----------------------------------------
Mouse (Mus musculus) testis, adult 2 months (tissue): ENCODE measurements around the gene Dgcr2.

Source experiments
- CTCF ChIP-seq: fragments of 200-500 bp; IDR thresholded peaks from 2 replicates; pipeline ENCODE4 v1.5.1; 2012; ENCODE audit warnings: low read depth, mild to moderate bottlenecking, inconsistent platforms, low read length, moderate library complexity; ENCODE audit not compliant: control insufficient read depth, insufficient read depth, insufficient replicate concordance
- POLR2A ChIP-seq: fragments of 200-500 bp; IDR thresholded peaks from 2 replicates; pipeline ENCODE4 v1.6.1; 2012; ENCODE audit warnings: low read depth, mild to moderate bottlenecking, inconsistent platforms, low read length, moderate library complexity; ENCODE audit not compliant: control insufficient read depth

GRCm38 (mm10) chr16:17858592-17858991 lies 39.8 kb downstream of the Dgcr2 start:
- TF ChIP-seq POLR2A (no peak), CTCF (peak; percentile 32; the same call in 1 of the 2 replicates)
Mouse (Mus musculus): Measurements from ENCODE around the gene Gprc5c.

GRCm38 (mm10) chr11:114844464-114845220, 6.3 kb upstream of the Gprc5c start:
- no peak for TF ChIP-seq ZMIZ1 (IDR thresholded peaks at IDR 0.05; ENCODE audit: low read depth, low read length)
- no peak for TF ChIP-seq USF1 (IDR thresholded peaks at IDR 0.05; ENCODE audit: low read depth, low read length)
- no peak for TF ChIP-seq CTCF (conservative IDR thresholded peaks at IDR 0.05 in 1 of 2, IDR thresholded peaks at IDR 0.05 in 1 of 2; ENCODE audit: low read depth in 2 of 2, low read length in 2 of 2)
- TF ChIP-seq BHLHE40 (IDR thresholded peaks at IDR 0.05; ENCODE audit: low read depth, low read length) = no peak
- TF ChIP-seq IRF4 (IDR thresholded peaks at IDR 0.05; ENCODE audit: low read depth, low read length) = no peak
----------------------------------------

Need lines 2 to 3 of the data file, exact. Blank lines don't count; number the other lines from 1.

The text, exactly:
Source experiments
- CTCF ChIP-seq: fragments of 200-500 bp; IDR thresholded peaks from 2 replicates; pipeline ENCODE4 v1.5.1; 2012; ENCODE audit warnings: low read depth, mild to moderate bottlenecking, inconsistent platforms, low read length, moderate library complexity; ENCODE audit not compliant: control insufficient read depth, insufficient read depth, insufficient replicate concordance